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Vitamin D and IBD

Inflammatory bowel disease, or IBD, is characterized by inflammation of the intestines, and is most notably represented as Crohn’s disease, which usually affects the small intestine, but may affect other areas of the digestive tract, and ulcerative colitis, which usually affects the large intestine, or colon.

Two recent studies, presented at the American College of Gastroenterology’s 76th Annual Scientific Meeting, discovered a connection between IBD and vitamin D status, or with latitude of geographic location at age 30. Latitude has been found to be strongly correlated with vitamin D status, because vitamin D is most commonly obtained through UV sun exposure. Those people living at higher latitudes are more likely to have insufficient vitamin D status; thus, the vitamin D connection to IBD.

In one study, it was found that people who lived in northern US latitudes at age 30 were more likely to later develop IBD. The researchers stated, “This differential risk may be explained by differences in UV light exposure, vitamin D status, or pollution.” The risk of developing Crohn’s disease was 50 percent lower in those people living in southern latitudes at age 30, and for ulcerative colitis, it was 35 percent lower.

In the second study, vitamin D3 supplementation was given to Crohn’s patients with low blood levels of vitamin D. The low-dose group received 1,000 IU daily, and the high-dose group received 10,000 IU daily. After 26 weeks of supplementation, there were differences in vitamin D levels, but more importantly, there was a significant improvement of disease symptoms in the high-dose compared to the low-dose group.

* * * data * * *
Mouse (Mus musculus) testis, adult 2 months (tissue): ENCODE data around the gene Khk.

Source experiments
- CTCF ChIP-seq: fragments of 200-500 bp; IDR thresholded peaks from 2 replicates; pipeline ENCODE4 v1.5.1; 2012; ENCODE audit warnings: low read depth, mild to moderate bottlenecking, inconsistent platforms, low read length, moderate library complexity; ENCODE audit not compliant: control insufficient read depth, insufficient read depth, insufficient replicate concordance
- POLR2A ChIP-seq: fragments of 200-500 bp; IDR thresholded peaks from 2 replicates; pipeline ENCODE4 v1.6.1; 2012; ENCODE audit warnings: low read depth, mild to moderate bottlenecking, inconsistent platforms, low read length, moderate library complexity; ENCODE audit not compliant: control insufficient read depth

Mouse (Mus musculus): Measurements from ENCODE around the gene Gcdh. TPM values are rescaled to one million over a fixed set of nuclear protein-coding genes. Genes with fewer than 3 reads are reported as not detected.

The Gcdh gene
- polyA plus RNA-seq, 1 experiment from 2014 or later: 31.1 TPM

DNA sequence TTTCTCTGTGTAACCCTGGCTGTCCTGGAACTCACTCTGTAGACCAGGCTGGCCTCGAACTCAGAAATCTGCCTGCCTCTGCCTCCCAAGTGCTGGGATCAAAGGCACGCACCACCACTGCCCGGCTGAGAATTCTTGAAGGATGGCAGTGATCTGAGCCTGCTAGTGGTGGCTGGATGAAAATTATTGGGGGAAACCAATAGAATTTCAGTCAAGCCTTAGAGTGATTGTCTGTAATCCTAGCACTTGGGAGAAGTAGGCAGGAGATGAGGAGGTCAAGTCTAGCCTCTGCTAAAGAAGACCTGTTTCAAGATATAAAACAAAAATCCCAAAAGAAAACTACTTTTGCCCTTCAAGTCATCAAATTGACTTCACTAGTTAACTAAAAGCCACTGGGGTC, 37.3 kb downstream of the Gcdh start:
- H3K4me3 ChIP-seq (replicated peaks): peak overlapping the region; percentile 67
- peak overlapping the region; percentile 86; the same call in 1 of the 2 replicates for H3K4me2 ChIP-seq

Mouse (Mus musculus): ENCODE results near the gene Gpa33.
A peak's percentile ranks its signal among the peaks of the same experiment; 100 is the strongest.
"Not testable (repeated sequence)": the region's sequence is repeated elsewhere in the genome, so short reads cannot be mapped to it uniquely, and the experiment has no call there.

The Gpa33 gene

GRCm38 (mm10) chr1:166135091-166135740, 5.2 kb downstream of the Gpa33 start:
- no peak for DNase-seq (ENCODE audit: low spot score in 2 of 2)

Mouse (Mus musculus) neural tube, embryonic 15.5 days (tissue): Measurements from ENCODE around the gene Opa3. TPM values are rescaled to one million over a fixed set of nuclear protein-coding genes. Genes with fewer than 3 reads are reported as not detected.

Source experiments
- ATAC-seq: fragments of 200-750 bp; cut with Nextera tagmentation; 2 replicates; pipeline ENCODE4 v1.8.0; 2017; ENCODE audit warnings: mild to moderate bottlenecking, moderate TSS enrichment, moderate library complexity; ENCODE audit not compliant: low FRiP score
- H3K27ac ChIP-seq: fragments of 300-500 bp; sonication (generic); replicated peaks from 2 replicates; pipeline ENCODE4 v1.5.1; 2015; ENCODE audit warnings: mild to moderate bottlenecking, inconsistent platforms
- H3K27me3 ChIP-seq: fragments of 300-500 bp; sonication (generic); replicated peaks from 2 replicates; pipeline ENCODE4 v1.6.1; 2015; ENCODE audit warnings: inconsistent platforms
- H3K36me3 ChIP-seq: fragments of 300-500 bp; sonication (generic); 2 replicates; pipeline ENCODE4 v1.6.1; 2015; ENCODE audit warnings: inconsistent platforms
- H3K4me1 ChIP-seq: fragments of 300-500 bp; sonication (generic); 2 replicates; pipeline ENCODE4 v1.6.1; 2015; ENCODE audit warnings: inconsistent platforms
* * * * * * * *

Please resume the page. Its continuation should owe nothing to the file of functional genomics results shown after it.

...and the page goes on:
So many conditions are affected by insufficient vitamin D levels. If you do not know your vitamin D level, get it checked, even if you live in the south. Most integrative doctors recommend a vitamin D level of at least 50 ng/dL.

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A recent study conducted by researchers at the University of Florida revealed that the microscopic organisms living in your gut may provide an early warning system for colon cancer—one of the most commonly diagnosed cancers in the U.S., according to the Centers for Disease Control.

After testing more than 90 individuals, scientists found that certain types of bacteria were common in patients who developed polyps in the colon, which can develop into cancer. Doctors hope that such “bacterial signatures” could be used to pinpoint patients who may be at higher risk for developing colon cancer, and that non-invasive screening techniques can be developed that would look at the types and number of intestinal bacteria in the gut.

Did You Know…?

Your digestive tract is home to literally trillions of individual bacteria (more than 1,000 different species), including Bifidobacteria—the most prevalent good bacteria (or probiotics) in the large intestine—and Lactobacilli, which are the most prevalent good bacteria in the small intestine.

Altogether, the beneficial microorganisms make up nearly 70 percent of your body’s immune system, so maintaining a healthy bacterial balance in the intestines is crucial to your overall health. Because everyday factors such as stress, illness, antibiotic use or even a change in routine can upset a balanced digestive environment, natural health experts recommend taking a daily high-potency probiotic for optimal digestive and immune health.

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